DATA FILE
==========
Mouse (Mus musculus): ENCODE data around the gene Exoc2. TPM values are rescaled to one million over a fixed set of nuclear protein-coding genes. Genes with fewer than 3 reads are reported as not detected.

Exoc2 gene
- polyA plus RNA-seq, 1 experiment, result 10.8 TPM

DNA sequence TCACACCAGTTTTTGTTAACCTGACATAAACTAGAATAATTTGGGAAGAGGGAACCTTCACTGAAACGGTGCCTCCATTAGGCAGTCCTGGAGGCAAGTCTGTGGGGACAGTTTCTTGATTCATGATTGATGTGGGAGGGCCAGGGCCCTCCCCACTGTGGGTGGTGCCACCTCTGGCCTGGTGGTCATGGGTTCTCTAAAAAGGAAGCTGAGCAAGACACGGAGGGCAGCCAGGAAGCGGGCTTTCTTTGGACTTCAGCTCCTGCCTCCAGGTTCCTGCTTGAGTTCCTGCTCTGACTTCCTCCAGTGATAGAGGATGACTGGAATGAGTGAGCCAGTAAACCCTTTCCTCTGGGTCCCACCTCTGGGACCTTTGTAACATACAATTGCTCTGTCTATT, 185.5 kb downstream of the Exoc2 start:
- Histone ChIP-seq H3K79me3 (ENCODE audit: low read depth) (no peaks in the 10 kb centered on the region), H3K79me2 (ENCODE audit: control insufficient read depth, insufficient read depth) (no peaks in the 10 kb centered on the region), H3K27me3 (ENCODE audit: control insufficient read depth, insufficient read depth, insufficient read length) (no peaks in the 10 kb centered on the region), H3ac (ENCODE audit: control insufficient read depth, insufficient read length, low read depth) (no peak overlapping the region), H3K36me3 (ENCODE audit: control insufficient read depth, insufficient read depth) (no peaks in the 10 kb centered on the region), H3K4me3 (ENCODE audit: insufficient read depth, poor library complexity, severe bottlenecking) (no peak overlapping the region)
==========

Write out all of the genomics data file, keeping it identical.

Mouse (Mus musculus): ENCODE data around the gene Exoc2. TPM values are rescaled to one million over a fixed set of nuclear protein-coding genes. Genes with fewer than 3 reads are reported as not detected.

Exoc2 gene
- polyA plus RNA-seq, 1 experiment, result 10.8 TPM

DNA sequence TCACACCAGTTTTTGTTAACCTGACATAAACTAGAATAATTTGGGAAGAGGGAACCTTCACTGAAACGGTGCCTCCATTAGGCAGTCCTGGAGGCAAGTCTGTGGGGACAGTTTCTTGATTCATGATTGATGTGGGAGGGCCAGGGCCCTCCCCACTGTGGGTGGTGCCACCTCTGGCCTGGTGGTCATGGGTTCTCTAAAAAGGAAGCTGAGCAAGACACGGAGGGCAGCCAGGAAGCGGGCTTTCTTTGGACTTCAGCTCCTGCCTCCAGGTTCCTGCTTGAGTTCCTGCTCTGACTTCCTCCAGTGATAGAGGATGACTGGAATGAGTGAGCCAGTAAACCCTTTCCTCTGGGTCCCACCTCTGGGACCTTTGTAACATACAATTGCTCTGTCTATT, 185.5 kb downstream of the Exoc2 start:
- Histone ChIP-seq H3K79me3 (ENCODE audit: low read depth) (no peaks in the 10 kb centered on the region), H3K79me2 (ENCODE audit: control insufficient read depth, insufficient read depth) (no peaks in the 10 kb centered on the region), H3K27me3 (ENCODE audit: control insufficient read depth, insufficient read depth, insufficient read length) (no peaks in the 10 kb centered on the region), H3ac (ENCODE audit: control insufficient read depth, insufficient read length, low read depth) (no peak overlapping the region), H3K36me3 (ENCODE audit: control insufficient read depth, insufficient read depth) (no peaks in the 10 kb centered on the region), H3K4me3 (ENCODE audit: insufficient read depth, poor library complexity, severe bottlenecking) (no peak overlapping the region)